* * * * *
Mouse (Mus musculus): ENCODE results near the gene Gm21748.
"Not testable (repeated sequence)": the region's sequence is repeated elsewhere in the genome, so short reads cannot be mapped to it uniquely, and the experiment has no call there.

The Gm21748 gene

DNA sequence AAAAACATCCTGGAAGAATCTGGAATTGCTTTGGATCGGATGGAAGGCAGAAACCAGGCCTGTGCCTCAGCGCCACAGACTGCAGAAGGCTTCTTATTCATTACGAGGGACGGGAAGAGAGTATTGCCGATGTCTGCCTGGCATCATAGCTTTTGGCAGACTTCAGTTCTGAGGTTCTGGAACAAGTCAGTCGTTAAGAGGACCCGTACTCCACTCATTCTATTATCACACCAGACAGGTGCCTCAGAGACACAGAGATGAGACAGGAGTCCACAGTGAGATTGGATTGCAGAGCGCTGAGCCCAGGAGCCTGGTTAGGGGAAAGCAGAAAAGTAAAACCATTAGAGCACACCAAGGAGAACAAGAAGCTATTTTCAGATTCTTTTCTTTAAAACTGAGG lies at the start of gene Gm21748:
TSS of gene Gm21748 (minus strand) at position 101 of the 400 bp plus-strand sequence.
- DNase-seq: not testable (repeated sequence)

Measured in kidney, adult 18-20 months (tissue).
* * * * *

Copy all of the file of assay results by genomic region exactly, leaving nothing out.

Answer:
Mouse (Mus musculus): ENCODE results near the gene Gm21748.
"Not testable (repeated sequence)": the region's sequence is repeated elsewhere in the genome, so short reads cannot be mapped to it uniquely, and the experiment has no call there.

The Gm21748 gene

DNA sequence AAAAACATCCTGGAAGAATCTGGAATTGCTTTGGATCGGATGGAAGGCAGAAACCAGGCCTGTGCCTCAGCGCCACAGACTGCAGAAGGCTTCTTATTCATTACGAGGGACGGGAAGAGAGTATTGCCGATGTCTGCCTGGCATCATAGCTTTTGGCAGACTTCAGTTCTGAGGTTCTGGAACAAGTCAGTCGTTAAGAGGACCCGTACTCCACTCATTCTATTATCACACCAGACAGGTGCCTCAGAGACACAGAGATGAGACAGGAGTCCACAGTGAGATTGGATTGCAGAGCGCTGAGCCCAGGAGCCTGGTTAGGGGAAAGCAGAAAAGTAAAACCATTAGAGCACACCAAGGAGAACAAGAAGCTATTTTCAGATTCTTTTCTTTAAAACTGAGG lies at the start of gene Gm21748:
TSS of gene Gm21748 (minus strand) at position 101 of the 400 bp plus-strand sequence.
- DNase-seq: not testable (repeated sequence)

Measured in kidney, adult 18-20 months (tissue).